On Friday, May 2, the United Nations Security Council suspended business for the day. There was no debate on who would lead reconstruction in Iraq or when the country could begin exporting oil. Instead, diplomats from each of the council’s fifteen member states and representatives from six other countries headed discreetly to campus. The occasion was a retreat hosted by the Watson Insti-tute for International Studies on the best way to write targeted sanctions. (Most of the diplomats traveled to Providence on Amtrak’s Acela train, which Watson officials jokingly dubbed the “sanctions express.”)
The event was the culmination of a trio of sanctions conferences or-ganized by Germany, Switzerland, and Sweden, which joined together to cosponsor the May retreat. It was in November 2002, during a lunch with diplomats and U.N. officials at the close of the Swedish conference, that Watson director Thomas Biersteker suggested a training program to consolidate the insights that had emerged during the conferences. “Five countries came up to me and said they were interested and would like to see some proposals,” Biersteker recalls.
The day-and-a-half-long Brown retreat centered around an exercise Bierstecker describes as “playing model U.N. with the U.N.” The diplomats were split into teams and charged with crafting sanctions against a fictional island nation that had invaded a neighboring state. Undergraduates and graduate students served as reporters and researchers, and the teams reunited after a few hours to compare their work.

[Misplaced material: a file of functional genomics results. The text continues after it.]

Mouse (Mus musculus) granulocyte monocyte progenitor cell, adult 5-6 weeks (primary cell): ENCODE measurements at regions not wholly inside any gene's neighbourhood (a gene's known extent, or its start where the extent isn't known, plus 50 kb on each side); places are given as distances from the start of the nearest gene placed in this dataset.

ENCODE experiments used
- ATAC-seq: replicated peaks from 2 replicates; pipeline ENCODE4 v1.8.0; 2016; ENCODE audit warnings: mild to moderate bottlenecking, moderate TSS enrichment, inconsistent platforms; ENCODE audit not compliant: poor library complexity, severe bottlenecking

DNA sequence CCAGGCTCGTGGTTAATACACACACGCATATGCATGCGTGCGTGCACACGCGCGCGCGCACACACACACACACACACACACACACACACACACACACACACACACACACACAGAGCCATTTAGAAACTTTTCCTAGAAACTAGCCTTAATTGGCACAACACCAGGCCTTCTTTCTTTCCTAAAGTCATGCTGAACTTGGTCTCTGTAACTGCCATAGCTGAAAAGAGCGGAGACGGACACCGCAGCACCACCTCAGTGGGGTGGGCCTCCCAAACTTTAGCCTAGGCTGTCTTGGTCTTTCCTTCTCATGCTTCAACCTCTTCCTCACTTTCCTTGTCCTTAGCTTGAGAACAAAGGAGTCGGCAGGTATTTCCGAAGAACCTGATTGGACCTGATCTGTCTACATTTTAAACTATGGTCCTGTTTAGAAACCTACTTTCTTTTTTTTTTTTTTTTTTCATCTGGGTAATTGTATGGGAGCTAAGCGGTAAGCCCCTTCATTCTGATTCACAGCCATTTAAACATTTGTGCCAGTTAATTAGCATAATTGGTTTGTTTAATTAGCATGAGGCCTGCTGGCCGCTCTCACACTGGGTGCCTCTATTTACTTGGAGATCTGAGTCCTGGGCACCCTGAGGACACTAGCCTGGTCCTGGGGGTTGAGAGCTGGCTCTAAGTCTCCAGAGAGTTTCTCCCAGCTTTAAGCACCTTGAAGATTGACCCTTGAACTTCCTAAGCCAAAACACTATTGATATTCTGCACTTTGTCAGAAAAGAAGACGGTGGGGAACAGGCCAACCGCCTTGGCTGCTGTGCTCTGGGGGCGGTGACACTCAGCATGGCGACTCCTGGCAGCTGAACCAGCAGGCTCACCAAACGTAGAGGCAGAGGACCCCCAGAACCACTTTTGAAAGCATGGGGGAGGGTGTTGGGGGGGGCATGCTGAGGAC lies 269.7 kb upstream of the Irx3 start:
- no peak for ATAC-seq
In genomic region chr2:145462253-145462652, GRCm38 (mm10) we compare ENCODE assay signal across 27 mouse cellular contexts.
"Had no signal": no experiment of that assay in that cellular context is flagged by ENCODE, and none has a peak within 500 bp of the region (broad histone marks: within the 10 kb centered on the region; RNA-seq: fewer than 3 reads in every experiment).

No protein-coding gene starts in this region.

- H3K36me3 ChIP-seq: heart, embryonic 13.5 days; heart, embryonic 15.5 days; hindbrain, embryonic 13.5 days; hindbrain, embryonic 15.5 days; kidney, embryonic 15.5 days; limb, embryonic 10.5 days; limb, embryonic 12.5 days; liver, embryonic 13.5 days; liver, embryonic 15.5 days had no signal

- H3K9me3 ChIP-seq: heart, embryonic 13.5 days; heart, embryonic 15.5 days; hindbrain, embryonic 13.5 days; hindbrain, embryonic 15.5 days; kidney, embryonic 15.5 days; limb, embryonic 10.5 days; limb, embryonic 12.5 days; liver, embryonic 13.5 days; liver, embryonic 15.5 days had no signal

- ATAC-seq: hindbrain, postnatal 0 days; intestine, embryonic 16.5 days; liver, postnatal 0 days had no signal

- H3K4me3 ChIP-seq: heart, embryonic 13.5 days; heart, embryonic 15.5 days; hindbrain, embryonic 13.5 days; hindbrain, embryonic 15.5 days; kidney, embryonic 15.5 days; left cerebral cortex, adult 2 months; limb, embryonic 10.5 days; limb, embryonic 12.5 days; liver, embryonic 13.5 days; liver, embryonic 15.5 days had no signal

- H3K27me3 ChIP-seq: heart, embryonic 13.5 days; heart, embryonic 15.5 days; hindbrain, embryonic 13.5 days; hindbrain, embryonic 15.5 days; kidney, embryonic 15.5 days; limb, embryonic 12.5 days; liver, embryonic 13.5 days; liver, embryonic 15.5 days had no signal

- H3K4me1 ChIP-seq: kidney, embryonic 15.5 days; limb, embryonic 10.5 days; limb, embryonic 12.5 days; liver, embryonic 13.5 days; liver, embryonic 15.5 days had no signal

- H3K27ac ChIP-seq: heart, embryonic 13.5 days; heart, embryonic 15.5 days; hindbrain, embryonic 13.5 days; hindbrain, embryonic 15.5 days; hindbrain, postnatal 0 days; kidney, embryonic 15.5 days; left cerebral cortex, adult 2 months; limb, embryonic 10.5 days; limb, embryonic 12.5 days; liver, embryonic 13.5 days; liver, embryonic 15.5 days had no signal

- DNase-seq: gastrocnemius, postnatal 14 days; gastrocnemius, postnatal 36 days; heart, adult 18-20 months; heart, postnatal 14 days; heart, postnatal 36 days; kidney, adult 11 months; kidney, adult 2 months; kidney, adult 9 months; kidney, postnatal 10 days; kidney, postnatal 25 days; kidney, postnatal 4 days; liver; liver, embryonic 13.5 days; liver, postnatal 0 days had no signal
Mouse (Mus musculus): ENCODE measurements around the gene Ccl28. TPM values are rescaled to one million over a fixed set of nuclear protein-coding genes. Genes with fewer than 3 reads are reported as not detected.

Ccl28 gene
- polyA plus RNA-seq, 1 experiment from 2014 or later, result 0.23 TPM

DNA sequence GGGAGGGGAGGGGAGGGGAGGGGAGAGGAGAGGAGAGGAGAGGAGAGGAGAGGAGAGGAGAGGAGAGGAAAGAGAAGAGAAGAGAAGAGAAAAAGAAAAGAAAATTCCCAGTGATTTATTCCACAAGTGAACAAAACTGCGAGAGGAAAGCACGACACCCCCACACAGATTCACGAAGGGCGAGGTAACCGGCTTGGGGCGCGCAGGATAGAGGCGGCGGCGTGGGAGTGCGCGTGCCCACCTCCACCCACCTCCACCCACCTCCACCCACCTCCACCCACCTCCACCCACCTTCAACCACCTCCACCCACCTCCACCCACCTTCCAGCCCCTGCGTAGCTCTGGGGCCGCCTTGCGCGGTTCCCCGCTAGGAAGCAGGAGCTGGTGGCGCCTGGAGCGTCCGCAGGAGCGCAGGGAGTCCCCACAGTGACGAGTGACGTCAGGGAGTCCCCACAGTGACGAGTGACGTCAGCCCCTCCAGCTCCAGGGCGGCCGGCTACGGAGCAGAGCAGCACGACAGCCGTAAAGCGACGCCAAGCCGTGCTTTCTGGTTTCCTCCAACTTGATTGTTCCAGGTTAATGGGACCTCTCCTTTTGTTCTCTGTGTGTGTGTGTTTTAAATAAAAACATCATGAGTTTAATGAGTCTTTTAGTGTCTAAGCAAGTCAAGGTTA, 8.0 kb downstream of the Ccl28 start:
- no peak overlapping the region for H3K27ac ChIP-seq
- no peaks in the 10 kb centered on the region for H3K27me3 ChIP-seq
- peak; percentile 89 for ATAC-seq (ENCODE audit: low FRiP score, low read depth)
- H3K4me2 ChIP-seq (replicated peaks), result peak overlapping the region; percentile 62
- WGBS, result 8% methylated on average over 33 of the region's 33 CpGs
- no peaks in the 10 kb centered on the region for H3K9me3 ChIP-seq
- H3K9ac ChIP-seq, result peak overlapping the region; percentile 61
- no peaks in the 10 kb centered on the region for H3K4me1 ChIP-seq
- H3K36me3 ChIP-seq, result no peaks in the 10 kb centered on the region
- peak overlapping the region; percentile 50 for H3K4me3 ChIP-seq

One delegate, Bierstecker says, remarked that she’d learned things that she planned to use in sanctions meetings at the U.N. the following week. Another participant said he felt empowered to author original sanctions, which are normally drafted by the Security Council’s five permanent members and faxed around for comment. Biersteker hopes the retreat was useful enough to become an annual event.
While the envoys managed to leave New York behind, they couldn’t completely escape the real world. Mirroring the tension that has roiled the U.N. over the past year, the French and American representatives could not agree at the conference whether or not sanctions should automatically expire after a certain period of time. “All we did was replay what’s happening in reality,” Biersteker says with a laugh. The rivalry even played out on the culinary front, where France prevailed with the choice of a French bistro for the meeting’s only dinner. But all was not lost for the Americans: the diplomats drank California wine with their meal.